‘I Was Being Baptized Into Acting’: An Interview With Obies Host John Leguizamo


Twenty-seven years after winning an Obie award for performing in his one-man show Mambo Mouth, John Leguizamo is hosting the 2018 edition of the annual ceremony on Monday night, where presenters are set to include Andrew Garfield, Laura Benanti, Matthew Broderick, Emilio Sosa, David Henry Hwang, Pixie Aventura, and the Village Voice’s own Michael Feingold. Currently a Tony Award contender for Latin History for Morons, which transferred to Broadway after a successful run last season at the Public Theater, Leguizamo traces his own love of theater to the Off-Broadway productions he caught while growing up in Jackson Heights.

Chatting by phone recently with the Voice, the multitasking actor and writer acknowledged this debt, and spoke a bit about what he has on tap for awards night and beyond.

Do you remember when you first became aware of the Obie awards, or Off- and Off-Off-Broadway generally?

I’ve always been a huge fan of Off-Broadway, of the kind of acting and storytelling that can happen there. The most important shows of my life, I saw there. I remember seeing Sam Shepard’s True West with John Malkovich and Gary Sinise at the Cherry Lane Theatre, and seeing Al Pacino in American Buffalo at Circle in the Square [Downtown]. That’s how old I am. I don’t know how my mom got those tickets, but they were in the front row, and Pacino spit on me. I was about fifteen, and I felt like I was being baptized into acting.

Then you won an Obie yourself.

I got my first Obie for Mambo Mouth. I think Spalding Gray gave me my award. It was 1991, and I remember being flabbergasted that here was one of my idols, giving me an award. I couldn’t believe this was happening.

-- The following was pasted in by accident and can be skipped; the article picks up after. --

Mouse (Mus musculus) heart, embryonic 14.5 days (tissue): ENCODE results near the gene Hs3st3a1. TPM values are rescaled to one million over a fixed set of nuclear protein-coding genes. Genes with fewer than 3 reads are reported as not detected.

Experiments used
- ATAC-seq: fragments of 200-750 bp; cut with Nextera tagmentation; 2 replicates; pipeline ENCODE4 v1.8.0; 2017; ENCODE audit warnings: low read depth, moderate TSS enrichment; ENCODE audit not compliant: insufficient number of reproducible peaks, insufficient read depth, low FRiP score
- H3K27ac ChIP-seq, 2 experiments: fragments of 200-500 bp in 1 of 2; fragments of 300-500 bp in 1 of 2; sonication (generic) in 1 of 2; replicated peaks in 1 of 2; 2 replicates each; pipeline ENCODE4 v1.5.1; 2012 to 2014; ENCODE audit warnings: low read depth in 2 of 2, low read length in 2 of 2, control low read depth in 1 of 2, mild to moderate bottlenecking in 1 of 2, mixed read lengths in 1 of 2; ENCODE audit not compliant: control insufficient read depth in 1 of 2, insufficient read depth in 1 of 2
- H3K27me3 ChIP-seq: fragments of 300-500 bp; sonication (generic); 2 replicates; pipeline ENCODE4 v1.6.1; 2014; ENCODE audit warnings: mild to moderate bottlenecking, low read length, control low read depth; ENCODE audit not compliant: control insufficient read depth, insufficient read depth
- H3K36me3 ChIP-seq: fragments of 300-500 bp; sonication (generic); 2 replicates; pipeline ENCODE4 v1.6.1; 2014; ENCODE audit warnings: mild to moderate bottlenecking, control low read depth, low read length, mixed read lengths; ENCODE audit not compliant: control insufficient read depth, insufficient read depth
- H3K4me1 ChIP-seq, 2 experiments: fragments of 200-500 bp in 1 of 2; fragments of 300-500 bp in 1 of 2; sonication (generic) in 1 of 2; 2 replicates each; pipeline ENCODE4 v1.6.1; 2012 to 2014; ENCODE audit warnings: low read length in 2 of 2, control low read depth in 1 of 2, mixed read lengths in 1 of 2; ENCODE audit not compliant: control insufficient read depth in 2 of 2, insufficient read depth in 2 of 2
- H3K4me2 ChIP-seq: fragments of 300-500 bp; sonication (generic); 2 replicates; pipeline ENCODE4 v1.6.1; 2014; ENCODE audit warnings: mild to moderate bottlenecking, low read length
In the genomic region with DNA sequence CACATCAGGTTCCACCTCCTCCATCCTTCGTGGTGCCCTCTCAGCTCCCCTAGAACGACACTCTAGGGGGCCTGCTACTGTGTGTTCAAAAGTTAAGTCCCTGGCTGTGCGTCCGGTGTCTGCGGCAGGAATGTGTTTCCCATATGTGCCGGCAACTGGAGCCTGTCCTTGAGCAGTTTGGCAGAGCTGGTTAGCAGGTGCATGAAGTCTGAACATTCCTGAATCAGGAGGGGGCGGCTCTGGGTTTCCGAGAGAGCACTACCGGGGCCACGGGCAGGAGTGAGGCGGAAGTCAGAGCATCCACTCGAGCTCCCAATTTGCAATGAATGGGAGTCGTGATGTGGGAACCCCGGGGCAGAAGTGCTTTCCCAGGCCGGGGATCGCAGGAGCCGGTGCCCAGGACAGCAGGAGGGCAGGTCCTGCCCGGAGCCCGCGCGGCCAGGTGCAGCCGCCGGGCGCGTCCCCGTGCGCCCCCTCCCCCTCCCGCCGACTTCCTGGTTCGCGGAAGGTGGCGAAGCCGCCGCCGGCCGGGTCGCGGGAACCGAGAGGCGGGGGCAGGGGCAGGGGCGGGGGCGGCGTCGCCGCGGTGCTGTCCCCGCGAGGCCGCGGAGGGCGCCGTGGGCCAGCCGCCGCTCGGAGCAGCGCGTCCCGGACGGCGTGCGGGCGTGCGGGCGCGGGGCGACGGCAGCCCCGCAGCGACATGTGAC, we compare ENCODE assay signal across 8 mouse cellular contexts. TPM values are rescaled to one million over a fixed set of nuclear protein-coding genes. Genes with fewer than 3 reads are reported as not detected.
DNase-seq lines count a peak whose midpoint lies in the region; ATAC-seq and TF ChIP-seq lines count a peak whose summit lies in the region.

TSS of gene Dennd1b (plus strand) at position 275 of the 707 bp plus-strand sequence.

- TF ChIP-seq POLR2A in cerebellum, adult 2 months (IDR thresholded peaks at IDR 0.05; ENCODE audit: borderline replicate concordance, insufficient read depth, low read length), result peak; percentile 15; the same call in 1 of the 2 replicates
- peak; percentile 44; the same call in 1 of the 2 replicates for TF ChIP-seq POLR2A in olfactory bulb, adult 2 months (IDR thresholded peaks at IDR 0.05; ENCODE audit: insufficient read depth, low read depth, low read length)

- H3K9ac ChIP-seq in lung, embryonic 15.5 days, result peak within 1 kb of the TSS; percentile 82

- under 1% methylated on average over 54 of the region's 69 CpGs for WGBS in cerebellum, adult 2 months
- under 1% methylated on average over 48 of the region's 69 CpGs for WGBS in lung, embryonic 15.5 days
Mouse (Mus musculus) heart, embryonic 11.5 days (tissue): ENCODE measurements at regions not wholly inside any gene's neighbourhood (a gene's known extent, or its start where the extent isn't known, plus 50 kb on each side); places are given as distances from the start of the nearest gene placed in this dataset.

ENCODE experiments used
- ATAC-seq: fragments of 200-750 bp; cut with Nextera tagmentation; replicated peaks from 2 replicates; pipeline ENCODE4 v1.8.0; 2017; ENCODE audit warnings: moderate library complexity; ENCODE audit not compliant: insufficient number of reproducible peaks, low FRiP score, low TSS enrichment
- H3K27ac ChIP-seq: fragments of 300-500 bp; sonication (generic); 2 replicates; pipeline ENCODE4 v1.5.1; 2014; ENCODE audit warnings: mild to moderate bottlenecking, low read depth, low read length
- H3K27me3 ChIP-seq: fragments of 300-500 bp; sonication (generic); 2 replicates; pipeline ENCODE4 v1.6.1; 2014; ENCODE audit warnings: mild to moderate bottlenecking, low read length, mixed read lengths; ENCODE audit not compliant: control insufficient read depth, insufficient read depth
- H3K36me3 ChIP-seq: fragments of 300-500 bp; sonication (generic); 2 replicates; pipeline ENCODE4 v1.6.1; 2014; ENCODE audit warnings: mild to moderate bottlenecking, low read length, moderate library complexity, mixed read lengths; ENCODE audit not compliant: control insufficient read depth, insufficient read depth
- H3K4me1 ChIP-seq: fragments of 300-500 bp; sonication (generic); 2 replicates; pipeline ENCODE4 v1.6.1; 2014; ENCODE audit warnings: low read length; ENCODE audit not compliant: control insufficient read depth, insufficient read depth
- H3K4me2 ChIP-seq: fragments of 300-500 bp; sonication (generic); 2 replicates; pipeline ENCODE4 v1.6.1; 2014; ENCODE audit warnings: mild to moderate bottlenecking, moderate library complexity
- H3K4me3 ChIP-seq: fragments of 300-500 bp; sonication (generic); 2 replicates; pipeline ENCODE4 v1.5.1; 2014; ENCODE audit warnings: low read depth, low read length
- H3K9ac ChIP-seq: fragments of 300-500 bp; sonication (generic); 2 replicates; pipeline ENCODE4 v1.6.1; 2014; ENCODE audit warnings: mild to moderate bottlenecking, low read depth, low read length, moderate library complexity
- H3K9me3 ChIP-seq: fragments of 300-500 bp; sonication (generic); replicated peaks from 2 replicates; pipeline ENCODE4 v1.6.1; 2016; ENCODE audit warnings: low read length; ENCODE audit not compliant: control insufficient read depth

I’m guessing one-man shows in particular were a source of inspiration for you. Any other favorites?

Eric Bogosian, he’ll always be the guy who brought that great anger to his shows. And David Cale, he did beautiful work. All these people inspired me so that I could develop my own version of that sort of autobiographical work.

And Latin History for Morons, your most recent show — which is now up for a Tony Award — premiered Off-Broadway, at the Public Theater.

You need to experiment, to be able to fail to get great work, and Off-Broadway allows you to do that. You have all these incredible, trusting people, like [Public artistic director] Oskar Eustis and [associate artistic director] Mandy Hackett, who make you feel safe.

Do you still see a lot of stuff, when you’re not performing yourself?

Oh, yeah. I guess now Off-Broadway is different than it was. The New Group, I go see stuff there. Playwrights Horizons, Signature Theatre. The Public, of course — I just saw Miss You Like Hell. Very touching, very powerful, about immigration and being an illegal immigrant in America.

You discuss your children in Latin History. Have you brought them to the theater with you a lot?

Yeah, particularly my daughter. She’s eighteen now, and she has the same love of theater and storytelling and playwriting as I do. When I was seventeen I was a play-reading addict, and my daughter is like that too. She’s seen Hamilton four times, and sees shows on and Off-Broadway all the time. She has a real passion for it. She’s going to study acting.

Can you say where?

At Northwestern. I’m so proud of her.